Born in 1788, David Lennox was one of the pioneer bridge builders of Australia.
Burdened by high unemployment in Scotland and the loss of his wife, the 44-year old Lennox lodged his beloved daughters with their aunt and left behind his home for a new way of life across the seas in a new land.
Armed with 20 years of experience as a master stonemason he had already occupied responsible positions in Britain working on many bridges, including the 150-feet (46m) span stone-arch bridge over the Severn River at Gloucester.
Lennox came from Scotland aboard the Florentia in 1832 and once in Sydney had to start at the bottom as a stone cutter.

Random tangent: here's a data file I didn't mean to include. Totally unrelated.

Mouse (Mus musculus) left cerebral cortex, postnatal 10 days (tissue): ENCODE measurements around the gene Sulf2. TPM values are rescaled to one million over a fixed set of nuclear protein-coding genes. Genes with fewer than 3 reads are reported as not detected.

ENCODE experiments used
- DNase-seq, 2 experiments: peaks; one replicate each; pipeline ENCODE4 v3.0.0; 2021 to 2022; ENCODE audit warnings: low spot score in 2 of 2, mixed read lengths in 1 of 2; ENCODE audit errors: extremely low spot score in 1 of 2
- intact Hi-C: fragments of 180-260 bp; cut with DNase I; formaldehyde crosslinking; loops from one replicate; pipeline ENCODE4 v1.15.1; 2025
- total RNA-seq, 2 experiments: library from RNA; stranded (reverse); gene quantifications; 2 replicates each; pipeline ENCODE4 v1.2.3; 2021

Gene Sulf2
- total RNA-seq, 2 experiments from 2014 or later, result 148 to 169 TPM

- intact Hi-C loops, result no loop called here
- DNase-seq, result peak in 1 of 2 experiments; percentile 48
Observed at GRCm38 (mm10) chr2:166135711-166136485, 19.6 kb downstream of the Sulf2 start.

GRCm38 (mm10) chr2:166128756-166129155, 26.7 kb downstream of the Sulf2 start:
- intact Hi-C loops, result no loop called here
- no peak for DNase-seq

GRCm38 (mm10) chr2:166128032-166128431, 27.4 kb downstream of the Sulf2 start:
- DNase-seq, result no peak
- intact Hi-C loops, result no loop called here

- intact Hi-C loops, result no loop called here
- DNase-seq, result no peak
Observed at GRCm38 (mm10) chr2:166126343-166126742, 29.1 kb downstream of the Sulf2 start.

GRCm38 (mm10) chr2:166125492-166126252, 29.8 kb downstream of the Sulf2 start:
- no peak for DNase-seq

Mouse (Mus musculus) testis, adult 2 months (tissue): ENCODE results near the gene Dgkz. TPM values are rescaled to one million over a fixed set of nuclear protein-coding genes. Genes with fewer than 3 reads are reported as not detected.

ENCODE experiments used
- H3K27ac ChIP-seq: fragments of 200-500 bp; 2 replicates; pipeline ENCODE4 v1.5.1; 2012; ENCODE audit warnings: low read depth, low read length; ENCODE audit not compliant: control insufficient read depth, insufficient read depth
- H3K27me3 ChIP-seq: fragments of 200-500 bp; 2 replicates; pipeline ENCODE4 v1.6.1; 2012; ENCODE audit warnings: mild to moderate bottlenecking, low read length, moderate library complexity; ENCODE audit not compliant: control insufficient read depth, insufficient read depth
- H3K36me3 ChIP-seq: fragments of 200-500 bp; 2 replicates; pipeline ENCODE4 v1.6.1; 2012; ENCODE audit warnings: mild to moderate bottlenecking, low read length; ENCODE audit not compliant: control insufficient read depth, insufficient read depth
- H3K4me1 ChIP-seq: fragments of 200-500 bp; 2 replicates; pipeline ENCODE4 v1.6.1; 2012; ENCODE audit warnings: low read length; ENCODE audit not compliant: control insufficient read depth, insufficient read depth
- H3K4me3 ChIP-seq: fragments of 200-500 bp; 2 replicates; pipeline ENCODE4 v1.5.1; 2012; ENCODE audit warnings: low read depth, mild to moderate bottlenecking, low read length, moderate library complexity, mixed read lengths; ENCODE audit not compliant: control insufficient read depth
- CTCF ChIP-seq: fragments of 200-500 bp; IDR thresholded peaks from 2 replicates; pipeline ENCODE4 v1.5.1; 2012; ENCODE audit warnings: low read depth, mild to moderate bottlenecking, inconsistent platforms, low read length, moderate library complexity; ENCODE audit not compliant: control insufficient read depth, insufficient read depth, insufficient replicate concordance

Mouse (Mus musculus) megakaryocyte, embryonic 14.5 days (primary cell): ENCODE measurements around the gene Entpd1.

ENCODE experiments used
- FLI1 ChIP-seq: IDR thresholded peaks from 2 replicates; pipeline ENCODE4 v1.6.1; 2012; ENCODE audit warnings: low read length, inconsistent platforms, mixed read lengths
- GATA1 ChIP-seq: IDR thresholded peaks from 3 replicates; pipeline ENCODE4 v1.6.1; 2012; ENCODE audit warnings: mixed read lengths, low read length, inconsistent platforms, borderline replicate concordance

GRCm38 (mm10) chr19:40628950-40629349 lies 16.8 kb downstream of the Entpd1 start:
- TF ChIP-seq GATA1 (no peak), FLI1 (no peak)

Luckily the new colony had no experienced stonemasons so Lennox was quickly ‘discovered’ by the Surveyor-General Thomas Mitchell one day when coping stone of a hospital wall on Macquarie Street. Mitchell recommended Lennox to then Governor Richard Bourke who made him the provisional Sub-Inspector of Bridges.
Eventually David Lennox became the colony’s esteemed Superintendent of Bridges.